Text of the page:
DALLAS - A federal investigation into Missouri bond dealings appears stalled six months after it began.

In January, the U.S. attorney's office in St. Louis subpoenaed records from more than a dozen firms to probe their political and financial links with issuers. Some investment bankers expected investigators to quickly conclude there was nothing criminal in local bond deals.

But six months later, the investigation is at a standstill. Of four bankers interviewed, none had been questioned by the government and all said they have assumed the investigation is over.

"When everybody in town started getting a subpoena, you naturally assume that the earth is about to move," said one St. Louis investment banker. "But you find out that real life is not like the movies, where everything happens in an hour."

Federal sources say the government has so far assigned only one investigator part-time to read through hundreds of pages of expense reports and other records turned over by firms who have done bond deals in Missouri since 1989.

Since the initial wave of subpoenas in January, investigators have followed up only once, when they subpoenaed similar travel records from St. Louis city officials. That spurred rumors that the investigation would focus on whether public officials were being reimbursed for travel expenses already paid for by brokerages.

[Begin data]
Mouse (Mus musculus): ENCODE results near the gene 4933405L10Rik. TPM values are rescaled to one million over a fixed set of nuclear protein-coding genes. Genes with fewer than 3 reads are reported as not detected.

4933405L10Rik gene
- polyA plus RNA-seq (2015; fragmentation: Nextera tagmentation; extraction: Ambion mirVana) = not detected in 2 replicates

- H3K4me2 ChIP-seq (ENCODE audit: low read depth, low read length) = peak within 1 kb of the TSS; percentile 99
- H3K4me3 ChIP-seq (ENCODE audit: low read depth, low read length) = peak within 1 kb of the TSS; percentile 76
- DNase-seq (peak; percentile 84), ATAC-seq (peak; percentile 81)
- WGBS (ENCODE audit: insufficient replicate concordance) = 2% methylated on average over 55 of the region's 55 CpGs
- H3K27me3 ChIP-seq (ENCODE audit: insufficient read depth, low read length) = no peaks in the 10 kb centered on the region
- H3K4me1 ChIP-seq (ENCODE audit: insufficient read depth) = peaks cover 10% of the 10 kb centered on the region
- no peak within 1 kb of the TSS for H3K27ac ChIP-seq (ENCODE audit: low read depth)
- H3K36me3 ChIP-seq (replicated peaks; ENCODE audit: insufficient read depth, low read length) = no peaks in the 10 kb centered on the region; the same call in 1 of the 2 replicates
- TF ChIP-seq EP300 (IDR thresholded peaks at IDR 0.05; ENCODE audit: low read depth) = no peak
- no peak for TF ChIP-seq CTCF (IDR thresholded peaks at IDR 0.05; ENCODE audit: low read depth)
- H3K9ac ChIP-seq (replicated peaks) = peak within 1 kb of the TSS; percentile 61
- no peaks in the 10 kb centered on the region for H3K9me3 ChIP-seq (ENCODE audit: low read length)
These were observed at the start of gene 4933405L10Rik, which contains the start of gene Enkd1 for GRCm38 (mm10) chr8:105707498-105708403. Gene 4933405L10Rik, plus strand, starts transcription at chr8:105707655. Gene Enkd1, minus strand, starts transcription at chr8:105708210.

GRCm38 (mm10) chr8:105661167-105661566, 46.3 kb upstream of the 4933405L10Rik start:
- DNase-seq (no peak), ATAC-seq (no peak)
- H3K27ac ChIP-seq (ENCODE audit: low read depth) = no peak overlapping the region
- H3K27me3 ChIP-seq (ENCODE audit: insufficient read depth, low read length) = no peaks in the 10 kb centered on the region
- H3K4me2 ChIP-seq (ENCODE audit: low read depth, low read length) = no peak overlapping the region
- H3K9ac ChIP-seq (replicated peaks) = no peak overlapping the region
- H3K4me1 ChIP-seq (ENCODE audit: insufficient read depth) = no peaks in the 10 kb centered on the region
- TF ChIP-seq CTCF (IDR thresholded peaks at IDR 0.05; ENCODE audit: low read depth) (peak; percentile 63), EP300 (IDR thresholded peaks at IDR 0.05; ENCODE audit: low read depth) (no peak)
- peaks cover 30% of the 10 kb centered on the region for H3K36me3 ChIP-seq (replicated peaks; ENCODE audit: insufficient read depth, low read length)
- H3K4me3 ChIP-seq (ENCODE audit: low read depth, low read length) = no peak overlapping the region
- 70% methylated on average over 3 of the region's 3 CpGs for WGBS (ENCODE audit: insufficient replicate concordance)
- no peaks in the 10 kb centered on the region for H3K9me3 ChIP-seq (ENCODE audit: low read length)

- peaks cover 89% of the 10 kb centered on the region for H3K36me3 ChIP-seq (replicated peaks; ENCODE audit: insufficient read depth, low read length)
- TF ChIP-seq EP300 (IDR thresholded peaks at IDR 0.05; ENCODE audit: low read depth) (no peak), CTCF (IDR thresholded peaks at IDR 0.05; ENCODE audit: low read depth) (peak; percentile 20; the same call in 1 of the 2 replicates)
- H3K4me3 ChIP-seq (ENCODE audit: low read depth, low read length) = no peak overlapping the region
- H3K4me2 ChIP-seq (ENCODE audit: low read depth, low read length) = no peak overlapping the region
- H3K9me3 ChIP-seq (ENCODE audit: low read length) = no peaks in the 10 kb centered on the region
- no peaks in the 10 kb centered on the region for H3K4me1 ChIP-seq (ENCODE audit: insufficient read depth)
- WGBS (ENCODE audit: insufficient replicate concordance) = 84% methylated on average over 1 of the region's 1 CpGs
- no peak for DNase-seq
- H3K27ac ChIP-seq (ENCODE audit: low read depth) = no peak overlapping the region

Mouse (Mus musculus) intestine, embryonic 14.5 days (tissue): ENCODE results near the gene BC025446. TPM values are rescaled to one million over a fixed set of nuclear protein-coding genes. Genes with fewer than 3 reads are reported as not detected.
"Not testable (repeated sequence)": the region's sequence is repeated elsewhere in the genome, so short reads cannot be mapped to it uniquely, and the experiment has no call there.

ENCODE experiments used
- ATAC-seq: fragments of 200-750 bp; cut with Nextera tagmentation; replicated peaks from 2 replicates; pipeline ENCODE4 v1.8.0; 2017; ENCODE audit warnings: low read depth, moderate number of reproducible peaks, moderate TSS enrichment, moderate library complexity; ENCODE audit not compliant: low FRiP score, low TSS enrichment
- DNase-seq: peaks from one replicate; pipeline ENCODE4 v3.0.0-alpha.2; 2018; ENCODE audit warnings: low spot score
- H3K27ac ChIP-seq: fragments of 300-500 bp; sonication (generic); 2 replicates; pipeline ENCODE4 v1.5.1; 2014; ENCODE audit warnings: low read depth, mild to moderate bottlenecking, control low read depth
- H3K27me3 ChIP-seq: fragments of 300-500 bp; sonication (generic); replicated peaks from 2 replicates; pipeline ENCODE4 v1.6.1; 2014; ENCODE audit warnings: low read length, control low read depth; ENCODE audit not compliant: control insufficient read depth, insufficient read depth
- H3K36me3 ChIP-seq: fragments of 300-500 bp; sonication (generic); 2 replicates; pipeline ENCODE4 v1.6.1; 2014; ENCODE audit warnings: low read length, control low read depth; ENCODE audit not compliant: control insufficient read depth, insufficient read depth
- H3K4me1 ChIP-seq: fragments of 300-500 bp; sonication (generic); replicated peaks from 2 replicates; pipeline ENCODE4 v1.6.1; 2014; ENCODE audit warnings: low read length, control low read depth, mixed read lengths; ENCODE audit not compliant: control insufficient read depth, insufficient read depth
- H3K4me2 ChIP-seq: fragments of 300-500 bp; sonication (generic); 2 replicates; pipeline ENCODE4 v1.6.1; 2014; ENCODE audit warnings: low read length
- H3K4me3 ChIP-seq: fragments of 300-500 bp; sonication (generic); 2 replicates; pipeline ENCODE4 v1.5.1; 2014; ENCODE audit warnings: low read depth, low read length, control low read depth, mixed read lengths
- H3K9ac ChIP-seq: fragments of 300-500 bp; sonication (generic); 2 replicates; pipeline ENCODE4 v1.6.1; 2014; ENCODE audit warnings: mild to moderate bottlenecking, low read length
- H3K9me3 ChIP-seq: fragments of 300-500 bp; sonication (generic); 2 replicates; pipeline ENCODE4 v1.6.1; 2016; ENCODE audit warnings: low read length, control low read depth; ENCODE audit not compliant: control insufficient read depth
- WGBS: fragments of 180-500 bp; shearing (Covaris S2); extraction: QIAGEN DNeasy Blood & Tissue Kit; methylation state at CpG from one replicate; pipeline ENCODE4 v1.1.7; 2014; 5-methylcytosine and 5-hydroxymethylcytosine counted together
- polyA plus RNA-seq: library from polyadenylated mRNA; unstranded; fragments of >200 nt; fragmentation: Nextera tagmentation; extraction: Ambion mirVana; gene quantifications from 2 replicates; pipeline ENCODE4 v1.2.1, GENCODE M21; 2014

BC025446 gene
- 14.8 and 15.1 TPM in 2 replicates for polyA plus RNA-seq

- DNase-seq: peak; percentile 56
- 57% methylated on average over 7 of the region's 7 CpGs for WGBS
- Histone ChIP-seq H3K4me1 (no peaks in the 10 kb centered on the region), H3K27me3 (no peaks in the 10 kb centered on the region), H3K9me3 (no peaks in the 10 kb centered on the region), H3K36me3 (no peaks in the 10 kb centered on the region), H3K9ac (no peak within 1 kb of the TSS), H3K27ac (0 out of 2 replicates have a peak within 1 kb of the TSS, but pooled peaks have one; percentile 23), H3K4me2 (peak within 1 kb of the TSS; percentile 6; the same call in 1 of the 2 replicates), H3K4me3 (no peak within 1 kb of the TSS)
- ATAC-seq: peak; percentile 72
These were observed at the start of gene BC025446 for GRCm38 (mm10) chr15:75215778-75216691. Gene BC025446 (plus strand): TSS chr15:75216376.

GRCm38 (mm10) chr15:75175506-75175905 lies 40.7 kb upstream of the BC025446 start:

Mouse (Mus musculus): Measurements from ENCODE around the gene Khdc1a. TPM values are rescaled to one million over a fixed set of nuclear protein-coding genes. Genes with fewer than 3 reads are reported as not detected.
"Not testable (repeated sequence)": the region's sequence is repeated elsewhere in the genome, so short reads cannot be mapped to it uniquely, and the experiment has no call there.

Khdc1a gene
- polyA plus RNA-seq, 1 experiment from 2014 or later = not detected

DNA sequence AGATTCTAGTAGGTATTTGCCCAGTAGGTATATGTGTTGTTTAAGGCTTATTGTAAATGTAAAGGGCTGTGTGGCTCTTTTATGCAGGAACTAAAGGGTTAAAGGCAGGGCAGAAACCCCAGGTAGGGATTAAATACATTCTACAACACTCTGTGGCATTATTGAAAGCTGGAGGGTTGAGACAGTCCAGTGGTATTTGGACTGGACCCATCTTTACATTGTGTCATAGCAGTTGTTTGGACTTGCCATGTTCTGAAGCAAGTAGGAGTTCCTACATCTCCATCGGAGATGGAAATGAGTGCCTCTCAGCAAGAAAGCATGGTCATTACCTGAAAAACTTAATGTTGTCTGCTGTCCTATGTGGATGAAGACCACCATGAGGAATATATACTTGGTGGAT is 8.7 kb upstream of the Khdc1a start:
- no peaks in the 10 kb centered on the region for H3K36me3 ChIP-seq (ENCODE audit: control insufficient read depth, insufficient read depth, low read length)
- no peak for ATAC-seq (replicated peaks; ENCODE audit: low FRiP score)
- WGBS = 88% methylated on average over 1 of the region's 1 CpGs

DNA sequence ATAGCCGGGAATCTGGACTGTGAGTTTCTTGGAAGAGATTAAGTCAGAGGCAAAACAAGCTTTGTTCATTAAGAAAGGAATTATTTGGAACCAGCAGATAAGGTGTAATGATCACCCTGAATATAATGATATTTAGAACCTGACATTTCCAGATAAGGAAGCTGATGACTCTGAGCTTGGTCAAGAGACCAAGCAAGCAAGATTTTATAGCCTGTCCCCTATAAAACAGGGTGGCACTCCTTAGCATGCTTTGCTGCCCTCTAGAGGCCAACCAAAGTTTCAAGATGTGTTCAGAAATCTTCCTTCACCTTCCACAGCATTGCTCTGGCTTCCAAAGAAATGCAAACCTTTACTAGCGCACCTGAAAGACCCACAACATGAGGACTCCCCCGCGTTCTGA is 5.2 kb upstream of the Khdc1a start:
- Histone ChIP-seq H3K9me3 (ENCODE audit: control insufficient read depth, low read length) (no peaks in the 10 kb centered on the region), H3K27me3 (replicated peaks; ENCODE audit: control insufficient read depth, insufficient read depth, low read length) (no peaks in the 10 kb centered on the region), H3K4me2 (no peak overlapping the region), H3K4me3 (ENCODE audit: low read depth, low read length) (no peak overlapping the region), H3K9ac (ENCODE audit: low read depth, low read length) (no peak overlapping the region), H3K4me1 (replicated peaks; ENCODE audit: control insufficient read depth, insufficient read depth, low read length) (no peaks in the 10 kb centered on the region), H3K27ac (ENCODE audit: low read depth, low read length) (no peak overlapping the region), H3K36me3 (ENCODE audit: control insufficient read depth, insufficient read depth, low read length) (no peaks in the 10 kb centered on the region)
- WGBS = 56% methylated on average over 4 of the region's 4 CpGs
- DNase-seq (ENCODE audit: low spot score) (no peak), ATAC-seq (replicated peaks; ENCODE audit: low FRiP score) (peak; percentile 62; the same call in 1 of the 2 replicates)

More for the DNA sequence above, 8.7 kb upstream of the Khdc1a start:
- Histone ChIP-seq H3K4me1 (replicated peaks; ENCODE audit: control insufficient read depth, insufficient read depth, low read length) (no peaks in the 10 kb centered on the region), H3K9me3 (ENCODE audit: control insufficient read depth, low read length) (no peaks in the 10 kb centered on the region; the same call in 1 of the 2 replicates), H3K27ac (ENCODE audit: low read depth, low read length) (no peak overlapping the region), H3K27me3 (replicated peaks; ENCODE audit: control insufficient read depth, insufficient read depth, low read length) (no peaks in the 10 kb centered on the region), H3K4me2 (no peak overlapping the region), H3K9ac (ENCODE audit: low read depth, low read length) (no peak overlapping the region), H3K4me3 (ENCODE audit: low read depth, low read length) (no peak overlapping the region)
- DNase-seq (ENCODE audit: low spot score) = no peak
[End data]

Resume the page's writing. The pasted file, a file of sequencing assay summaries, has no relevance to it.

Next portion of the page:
While copies of the subpoenas show that the government is looking into financial and political links between bond firms and their clients, those subpoenaed admit they have no idea of what is going on.

"I quit thinking about it a long time ago," said one senior banker whose firm was subpoenaed.

While the U.S. attorney's office declines to discuss the probe, one federal official said that months or years of investigation may produce little tangible result.

"The problem is that campaign contributions are made routinely and there are probably subtle expectations with the contributions," said the federal source, who declined to be identified.

"But to take it from there to a federal crime, like bribery or extortion, is hard to do without an insider," the source added.

So far, the government probe has focused on records obtained in January by a grand jury.

According to a copy of one subpoena, the government is looking at brokerage records of political contributions, consulting fees, loans, honorariums, salaries and wages, contract fees, and any expenses benefiting unnamed officials of underwriting clients since 1988.

The reason for the investigation is unclear. The subpoenas have not targeted any individual and appear to have been served on almost every firm involved in bond underwritings in Missouri during the past four years.

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